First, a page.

A Brief History of Canadian Pride

Lisa C. Community, Newcomer Information

June is Pride Month, in honour of the Stonewall Riots in the United States which happened on June 28, 1969. This event marked the beginning of the modern LGBTQ2S + Rights movement. Canada celebrates June as Pride Month too, but Canadian pride has its own history, struggles, milestones, and turning points.

On May 14, 1969, Canada decriminalized homosexual acts between consenting adults with the passage of the Criminal Law Amendment Act first introduced in December 1968. It receives royal assent on June 27. One day before the Stonewall Riots took place in New York.

Canada’s First Gay Liberation Protest and March happened on August 28, 1971, in Ottawa and Vancouver. Around 120 protesters participated in these events.

Sexual Orientation was not included in the Canadian Charter of Rights and Freedom until May 1995. In the same month, Ontario became the first province to allow same-sex couples to adopt. Soon, British Columbia, Alberta, and Nova Scotia followed suit. One year later on June 20, 1996, Sexual Orientation was included in Canadian Human Rights Act.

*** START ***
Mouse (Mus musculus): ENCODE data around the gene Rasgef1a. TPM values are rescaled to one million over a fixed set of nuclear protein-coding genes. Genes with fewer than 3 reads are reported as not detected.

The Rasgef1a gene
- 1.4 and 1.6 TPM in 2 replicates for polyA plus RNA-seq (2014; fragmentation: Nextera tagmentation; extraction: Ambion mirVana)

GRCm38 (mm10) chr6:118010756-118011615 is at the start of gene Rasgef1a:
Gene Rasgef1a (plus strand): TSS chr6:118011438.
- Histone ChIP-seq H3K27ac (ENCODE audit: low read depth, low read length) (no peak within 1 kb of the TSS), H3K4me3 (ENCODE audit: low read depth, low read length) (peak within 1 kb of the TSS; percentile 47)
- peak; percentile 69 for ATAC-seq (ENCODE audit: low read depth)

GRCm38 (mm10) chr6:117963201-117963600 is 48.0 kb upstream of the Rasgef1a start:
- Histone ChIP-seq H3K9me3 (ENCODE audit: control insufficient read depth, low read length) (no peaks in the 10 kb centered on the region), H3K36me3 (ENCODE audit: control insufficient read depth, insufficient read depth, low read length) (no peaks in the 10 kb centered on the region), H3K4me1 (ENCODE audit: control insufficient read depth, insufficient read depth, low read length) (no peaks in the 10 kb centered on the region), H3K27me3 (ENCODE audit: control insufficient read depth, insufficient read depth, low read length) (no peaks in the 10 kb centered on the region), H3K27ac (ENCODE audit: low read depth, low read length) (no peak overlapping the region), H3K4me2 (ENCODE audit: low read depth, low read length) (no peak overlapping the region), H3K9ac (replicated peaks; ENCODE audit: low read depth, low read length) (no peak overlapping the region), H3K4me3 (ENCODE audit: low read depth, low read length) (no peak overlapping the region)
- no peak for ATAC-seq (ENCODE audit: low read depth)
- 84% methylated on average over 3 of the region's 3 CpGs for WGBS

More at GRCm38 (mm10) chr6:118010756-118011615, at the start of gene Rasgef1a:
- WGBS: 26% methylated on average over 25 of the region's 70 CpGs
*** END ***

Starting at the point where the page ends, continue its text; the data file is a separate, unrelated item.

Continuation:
Canada became the 4th country in the world to allow same-sex marriage on July 20, 2005, after the federal Civil Marriage Act came into force. One to two years prior to the federal legalization, some Canadian provinces and territories had already legalized same-sex marriage, including Ontario, British Columbia, Manitoba, Nova Scotia, etc.

Word of the Day:

Assent: approval, agreement, acceptance